Updated 2/9/2017: From Friday evening through Saturday morning (Feb 10-11), it will be possible to spot a penumbral lunar eclipse, a full “snow” moon, and a comet flyby!
Original article: http://www.travelandleisure.com/trip-ideas/space-astronomy/comet-snow-moon-eclipse
Venus begins the month of February still very high in the sky and still very bright; so bright in fact, you are able to see it before sunset. Around 4 pm it will be about 45* above the horizon in the SW and still putting on quite a show! If you have a telescope, give it a look. You might be able to see it’s phase; about ¾ at the beginning of the month. It sets by 9 pm at the beginning of the month and about 8:30 at the end.
Mars continues to move further away from us and thus is getting smaller as time goes by, approaching the far side of the sun. That said, it is still easily visible in the SW sky, and will be found close to Venus this month. It is the unmistakable red object and is visible from sunset until it sets about 9:25 pm.
Neptune isn’t so easy to see at the beginning of this month low in the west after dark and will be gone from view by the end of the month.
Viewing Uranus may be easier towards the middle of the month shortly after dark, before the Moon rises. Like Mars and Venus, it should be fairly high in the SW sky, setting around10 pm. You will need binoculars or telescope, because at magnitude 5.8 it is not easy to see unaided.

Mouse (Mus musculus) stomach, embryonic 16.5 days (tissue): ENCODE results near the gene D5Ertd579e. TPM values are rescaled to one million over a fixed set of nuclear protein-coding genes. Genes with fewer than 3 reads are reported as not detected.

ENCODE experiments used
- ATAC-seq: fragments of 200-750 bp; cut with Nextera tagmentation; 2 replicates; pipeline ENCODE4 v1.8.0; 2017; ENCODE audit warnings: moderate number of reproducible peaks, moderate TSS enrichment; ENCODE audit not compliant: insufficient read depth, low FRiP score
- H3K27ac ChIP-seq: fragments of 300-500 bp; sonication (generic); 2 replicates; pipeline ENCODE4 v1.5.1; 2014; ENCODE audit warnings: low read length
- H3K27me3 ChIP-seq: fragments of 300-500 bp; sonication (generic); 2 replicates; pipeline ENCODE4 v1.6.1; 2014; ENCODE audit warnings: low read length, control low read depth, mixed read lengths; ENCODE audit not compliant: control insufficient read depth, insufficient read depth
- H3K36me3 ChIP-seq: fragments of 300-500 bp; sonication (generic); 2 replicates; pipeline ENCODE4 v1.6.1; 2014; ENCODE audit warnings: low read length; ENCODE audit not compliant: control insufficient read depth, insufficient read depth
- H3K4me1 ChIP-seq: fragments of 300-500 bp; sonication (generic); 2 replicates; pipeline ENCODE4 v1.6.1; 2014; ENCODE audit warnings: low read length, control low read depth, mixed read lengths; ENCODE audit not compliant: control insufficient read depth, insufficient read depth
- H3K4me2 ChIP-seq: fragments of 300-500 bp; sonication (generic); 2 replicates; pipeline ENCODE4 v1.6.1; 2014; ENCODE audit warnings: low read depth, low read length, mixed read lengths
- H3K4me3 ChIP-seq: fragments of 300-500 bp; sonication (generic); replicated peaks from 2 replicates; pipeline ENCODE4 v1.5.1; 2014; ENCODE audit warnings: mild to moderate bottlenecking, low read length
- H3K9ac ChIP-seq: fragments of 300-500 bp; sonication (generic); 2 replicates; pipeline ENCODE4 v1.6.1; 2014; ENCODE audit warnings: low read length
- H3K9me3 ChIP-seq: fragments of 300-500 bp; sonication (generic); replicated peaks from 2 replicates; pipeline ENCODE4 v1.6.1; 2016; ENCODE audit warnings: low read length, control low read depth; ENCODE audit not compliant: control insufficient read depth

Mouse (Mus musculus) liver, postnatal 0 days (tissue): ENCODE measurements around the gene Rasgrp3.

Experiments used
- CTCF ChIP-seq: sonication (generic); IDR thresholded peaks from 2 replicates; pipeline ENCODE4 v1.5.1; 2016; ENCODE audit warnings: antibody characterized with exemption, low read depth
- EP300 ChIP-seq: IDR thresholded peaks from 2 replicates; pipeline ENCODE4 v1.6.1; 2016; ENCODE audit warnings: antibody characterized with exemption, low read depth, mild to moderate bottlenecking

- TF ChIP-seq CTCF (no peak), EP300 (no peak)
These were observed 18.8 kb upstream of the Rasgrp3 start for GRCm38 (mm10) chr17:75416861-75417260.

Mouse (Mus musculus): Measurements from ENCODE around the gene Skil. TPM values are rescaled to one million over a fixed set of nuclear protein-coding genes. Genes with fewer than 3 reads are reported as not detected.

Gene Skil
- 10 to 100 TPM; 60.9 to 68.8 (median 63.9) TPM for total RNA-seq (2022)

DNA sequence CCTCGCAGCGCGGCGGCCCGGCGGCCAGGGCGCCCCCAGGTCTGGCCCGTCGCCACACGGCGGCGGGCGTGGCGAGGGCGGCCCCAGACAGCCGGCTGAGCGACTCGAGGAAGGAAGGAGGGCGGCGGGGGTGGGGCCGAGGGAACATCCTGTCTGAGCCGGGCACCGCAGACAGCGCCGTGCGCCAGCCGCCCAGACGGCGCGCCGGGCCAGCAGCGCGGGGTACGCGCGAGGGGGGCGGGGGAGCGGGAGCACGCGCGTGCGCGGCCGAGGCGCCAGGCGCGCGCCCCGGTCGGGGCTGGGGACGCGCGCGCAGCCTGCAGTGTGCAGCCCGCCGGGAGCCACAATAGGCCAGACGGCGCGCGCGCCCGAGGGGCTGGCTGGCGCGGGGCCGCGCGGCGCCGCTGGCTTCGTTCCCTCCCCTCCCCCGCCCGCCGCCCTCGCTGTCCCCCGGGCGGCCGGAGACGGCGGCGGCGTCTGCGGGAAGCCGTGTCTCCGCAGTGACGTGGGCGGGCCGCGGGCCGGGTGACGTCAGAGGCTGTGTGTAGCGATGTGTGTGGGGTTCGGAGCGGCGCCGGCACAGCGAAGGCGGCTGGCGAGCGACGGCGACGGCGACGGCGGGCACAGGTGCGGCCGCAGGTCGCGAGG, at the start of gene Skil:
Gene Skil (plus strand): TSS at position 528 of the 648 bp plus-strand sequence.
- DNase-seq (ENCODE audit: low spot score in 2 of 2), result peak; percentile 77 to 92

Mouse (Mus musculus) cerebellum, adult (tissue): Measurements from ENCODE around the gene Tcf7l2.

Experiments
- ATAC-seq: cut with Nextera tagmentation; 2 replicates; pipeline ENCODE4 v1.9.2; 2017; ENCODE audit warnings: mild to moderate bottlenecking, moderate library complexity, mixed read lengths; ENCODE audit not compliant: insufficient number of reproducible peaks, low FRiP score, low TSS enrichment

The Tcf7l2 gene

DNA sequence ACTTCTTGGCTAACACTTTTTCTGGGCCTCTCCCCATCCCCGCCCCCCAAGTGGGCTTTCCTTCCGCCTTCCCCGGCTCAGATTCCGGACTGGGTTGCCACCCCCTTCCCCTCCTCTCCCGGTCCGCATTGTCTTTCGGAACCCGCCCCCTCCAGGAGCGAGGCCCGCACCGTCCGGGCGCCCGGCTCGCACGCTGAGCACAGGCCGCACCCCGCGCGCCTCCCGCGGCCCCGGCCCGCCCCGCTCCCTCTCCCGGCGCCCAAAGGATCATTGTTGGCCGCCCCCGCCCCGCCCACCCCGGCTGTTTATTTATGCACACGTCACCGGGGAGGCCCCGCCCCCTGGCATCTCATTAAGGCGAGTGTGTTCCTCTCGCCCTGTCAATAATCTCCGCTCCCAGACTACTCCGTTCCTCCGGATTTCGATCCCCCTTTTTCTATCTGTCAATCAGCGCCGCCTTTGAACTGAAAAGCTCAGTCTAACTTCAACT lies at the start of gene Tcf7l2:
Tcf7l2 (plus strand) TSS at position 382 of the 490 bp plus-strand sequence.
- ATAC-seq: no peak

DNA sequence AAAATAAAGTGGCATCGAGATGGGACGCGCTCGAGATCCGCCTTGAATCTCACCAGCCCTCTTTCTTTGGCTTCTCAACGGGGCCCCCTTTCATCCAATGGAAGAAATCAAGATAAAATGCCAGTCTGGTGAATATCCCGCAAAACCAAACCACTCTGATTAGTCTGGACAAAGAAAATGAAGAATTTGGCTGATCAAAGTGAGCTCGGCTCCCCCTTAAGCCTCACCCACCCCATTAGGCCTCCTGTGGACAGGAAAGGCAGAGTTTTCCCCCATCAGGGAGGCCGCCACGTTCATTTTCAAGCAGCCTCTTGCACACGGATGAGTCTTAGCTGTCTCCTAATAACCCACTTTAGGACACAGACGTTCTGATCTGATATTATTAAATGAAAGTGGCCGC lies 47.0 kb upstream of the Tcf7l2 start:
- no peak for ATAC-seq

At the beginning of February, Jupiter rises in the east around 11 pm so won’t be so great to view unless you are a nightowl, but since it is up all night it will be great for early risers. Later in the month is better for evening viewing because it rises a round 9 pm by the end of the month. Four of Jupiter’s moons are visible in a small scope.
Saturn rises around 4 am at the beginning of the month and around 2:30 am by the end. A beauty through even a modest telescope, Saturn never disappoints.
At the beginning of the month Mercury rises around 6 am so it will pretty difficult to see before sunlight washes it out. Look for it in the SE before sunrise. It will be tricky because it is very low in the sky, and terrain can easily block it. By the end of the month it will be too close to the sun to see.